The News Rundown
- The day has come: Rachel Notley is giving the oil industry a break from the carbon tax.
- While speaking to the Canadian Association of Oilwell Drilling Contractors in Calgary, she announced that oil and gas drilling would be added to the list of exemptions.
- The exemption will be made retroactive to the start of 2017.
- This also comes during a week when the Premier appointed three envoys to examine the oil price differential.
- She appointed University of Calgary School of Public Policy executive fellow Robert Skinner, her chief of staff (and former federal NDP leadership candidate) Brian Topp, and deputy minister of energy Coleen Volk.
- Robert Skinner has some interesting ideas.
- Brian Topp and the energy deputy minister on the other hand.
- Brian Topp called for a phase out of coal while running for the leadership federal NDP. This is akin to letting the fox guard the hen house.
- What this group will accomplish is unknown, the sentiment is good, but any solution will take time to implement.
- This week also saw the fall fiscal update. The fall federal fiscal update saw the deficit go up with no date assigned for a return to balance.
- There was also no direct mention of the problems that the oil industry and in particular Alberta are facing.
- Instead the government announced a series of tax write-offs which they say will effectively lower Canada’s corporate tax rate from 17% to 13.8% to compete with the United States’ 15% corporate tax rate.
- If they wanted to do that, they should have just cut corporate taxes.
- Later in the week on Thursday, the Prime Minister flew to Calgary to address the Calgary Chamber of Commerce.
- He acknowledged that this is a “crisis”
- What happened outside was truly astonishing. 2000+ people gathered to protest the Prime Minister at the event.
- The protestors chanted “BUILD THAT PIPE” repeatedly and held placards saying “If you support Bill C–69 you don’t support the men and women that work in our energy sector”
- Bill C–69: The Bill that changes the mandate of the National Energy Board to be that of the Impact Assessment Agency of Canada. This effectively means that for any project to go forward they must look at all the impacts. This is environmental both upstream and downstream, indigenous, economic, and so on.
- The protestors also took issue with Bill C–48 which is the Oil Tanker Moratorium Act. This Bill prevents vessels from leaving BC’s coast with heavy oil from the Alberta oil sands. It does nothing to slow or limit import foreign oil through the port of Vancouver.
- This was by in large part a massive protest. Meanwhile rather than showing the huge mass of crowds the media elected to focus on the couple people wearing hoodies that said “Come West Trudeau” and featured a noose on them hanging from a tree.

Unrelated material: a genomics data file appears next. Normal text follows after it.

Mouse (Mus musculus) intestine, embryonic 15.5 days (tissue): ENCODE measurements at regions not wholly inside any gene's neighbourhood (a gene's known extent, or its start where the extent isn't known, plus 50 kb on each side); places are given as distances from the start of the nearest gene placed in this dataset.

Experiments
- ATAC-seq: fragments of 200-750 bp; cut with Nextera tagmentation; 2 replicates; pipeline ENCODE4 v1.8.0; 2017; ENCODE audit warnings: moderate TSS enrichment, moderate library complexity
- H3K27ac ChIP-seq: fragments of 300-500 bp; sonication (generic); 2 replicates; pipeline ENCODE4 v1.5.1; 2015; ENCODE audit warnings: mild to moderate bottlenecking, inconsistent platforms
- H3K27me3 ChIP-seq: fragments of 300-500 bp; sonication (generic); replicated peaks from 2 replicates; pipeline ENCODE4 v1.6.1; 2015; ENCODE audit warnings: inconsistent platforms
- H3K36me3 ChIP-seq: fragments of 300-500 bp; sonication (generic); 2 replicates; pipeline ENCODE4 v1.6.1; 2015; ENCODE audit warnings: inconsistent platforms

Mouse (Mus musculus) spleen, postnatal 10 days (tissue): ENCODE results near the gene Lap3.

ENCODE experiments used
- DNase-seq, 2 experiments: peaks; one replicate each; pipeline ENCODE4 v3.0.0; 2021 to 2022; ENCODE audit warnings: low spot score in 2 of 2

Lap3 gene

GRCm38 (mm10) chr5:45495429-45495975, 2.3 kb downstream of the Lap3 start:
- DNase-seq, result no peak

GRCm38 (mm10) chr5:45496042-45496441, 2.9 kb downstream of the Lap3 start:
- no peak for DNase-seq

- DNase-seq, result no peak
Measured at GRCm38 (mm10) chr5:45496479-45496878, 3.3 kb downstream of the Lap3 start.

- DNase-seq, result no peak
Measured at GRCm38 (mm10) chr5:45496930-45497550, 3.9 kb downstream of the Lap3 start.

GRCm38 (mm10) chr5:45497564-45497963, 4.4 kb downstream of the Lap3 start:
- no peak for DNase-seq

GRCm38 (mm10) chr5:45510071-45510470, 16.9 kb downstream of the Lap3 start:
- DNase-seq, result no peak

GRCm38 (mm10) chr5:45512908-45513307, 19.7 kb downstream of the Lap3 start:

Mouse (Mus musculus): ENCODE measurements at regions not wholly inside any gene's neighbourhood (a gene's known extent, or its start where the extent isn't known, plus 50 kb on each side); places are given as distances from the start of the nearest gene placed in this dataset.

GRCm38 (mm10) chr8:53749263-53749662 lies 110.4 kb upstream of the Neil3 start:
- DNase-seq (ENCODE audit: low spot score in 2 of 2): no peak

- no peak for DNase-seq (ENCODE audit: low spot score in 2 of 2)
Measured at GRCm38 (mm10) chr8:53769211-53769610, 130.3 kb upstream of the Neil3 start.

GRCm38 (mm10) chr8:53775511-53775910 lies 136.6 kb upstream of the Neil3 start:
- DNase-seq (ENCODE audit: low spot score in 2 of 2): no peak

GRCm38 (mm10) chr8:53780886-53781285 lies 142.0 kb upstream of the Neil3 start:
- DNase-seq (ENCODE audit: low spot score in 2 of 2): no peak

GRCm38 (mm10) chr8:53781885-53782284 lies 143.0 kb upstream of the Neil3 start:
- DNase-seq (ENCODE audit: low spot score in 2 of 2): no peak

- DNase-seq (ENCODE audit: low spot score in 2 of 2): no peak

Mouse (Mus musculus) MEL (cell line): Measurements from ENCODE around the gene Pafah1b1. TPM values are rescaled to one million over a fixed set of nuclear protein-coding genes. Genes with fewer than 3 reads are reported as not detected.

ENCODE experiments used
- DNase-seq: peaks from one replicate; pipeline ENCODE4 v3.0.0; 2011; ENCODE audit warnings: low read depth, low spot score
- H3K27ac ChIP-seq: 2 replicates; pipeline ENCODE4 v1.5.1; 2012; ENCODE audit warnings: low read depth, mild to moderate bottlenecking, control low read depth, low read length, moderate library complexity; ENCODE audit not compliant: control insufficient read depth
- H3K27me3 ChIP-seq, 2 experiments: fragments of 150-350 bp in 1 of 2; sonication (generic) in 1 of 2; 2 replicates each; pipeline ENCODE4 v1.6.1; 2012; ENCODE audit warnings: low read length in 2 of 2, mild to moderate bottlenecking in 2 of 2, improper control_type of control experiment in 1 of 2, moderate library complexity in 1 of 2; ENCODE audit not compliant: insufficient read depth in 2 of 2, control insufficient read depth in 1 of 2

- We also had an interview in Edmonton on the noon news with the president of the Alberta Chambers of Commerce and called for an “adult conversation” about an Alberta sales tax.
- It’s particularly odd that the carbon tax would be linked with the oil story as the oil story has a fix of its own and we know it’s a spending problem and not a revenue problem as Alberta spends 20% more than BC on healthcare, has fewer seniors, and has a similar amount of people.
- To fix:
- Use the declarative power in the constitution that would declare trans mountain in the national interest.
- Appeal the court’s decision
- Restart northern gateway and energy east
- We have photos in our show notes of the crowds at the protest.
- Two key officers of the BC Legislature, Clerk of the House Craig James and Sergeant-at-Arms Gary Lenz were placed on indefinite paid leave following details coming to light about a criminal investigation that may involve the pair.
- The clerk of the house gives non-partisan advice to the Speaker and can be consulted on procedural matters, as well as maintaining a record of all the legislature's proceedings.
- The sergeant-at-arms is responsible for maintaining order in the legislative chamber and other areas used for the business of the house. The most famous Canadian sergeant at arms is probably Kevin Vickers, who served the federal Parliament from 2006-2015 and was a key participant in ending the terror attack of Oct 22nd 2014 on Parliament Hill.
- Alan Mullen, a special adviser to the Speaker of the legislature, says there is an active investigation by the RCMP, but that further details would not be provided in an effort to not "jeopardize any investigation of the RCMP that's ongoing."
- Mullen also said the house leaders of all three political parties in the legislature agreed on the decision.
- As he left his office with personal belongings in hand, James told reporters he did not know what the investigation was about, that he was informed he was being placed on leave as Farnworth told the legislature, and was obtaining legal counsel.